Whether you are purchasing or selling a house or a piece of commercial property, you need a contract that outlines the rights and responsibilities of the buyer and the seller. This contract identifies all pertinent information and agreements between you and the other party.
Before you begin negotiating the fine print of your buy sell agreement, it may help to know what you can expect to find in nearly all such contracts. Understanding how they progress could help you determine what points you need to focus on during your negotiations.
The introductory paragraphs
You will more than likely see several clauses that begin with “Whereas” as you begin your review of the contract. These clauses introduce the parties and provide basic information about the history of the relationship between you and the other party. These clauses should not contain any provisions that impose an obligation on either party.
Specifying the property subject to the agreement
This section of the agreement outlines the exact nature of the property. You should find a legal description of the real estate in this section. If not, include a proviso that requires its inclusion after the completion of a survey. If any personal property goes along with the real estate, this section should describe it with as much specificity as possible. Any other rights sold along with the property, such as mineral rights, leases and other items, need describing in this section as well.
Specifying documents that transfer the property
This section of the contract outlines the documents needed in order to complete the transfer of property, such as the following:
- Depending on the type of sale, the transfer of property could require one of the following deeds:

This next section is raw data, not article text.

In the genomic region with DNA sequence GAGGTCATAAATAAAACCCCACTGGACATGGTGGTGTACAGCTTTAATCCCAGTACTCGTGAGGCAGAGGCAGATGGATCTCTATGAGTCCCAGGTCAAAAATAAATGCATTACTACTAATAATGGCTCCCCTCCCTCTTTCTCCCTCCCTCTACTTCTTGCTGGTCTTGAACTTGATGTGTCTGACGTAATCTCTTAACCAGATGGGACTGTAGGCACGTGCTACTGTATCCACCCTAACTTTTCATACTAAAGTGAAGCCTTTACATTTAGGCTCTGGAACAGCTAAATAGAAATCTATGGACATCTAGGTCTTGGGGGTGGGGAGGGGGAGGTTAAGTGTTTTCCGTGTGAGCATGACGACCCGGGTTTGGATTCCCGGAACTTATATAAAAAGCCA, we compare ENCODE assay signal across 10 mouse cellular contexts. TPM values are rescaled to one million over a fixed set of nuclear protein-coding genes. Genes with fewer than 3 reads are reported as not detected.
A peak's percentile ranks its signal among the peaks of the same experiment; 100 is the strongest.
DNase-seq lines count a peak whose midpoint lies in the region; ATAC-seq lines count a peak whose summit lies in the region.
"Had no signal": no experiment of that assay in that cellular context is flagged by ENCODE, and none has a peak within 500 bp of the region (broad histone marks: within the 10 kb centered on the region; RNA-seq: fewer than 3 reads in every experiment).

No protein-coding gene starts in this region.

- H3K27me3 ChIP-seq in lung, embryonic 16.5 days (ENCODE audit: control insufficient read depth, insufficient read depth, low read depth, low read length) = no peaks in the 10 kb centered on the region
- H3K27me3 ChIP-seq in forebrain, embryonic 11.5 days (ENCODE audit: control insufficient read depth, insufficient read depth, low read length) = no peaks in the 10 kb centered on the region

- Quitclaim deed
- Limited warranty deed
- General warranty deed
- Fiduciary deed
- If the buyer receives any leases, licenses or other interests in the property, the seller must execute assignments of those interests to the buyer.
- If the seller conveys any personal property to the buyer, bills of sale must accompany it.
The specific documents related to your particular transactions may vary.
Specifying the money that changes hands
This section outlines monetary considerations, such as deposits, the purchase price and any adjustments to that price, that could occur at closing. The purchase price can be broken down into sections covering the price of the property, the price of any interests and the price of any personal property for tax purposes and clarity.
Particulars can be included, such as who holds deposits and what happens to them at closing or if the transaction isn’t completed for some reason.
Specifying any contingencies from the buyer
A real estate transaction is far from complete when you sign a buy sell agreement. The buyer will need to go through numerous other steps and receive certain assurances prior to the closing. For instance, surveys and inspections, financing considerations, and documentation reviews are just part of the additional tasks that require completion prior to closing the deal.
The rest of the story
The agreement will probably include other default provisions as well. These require review in order to ensure that each party’s rights remain intact.
As you can see, reviewing buy sell agreements for accuracy alone requires some experience. It may be beneficial to have an Oklahoma real estate attorney available to go through the agreement with you and advocate for you during negotiations to help ensure that the transaction proceeds smoothly to a satisfactory conclusion.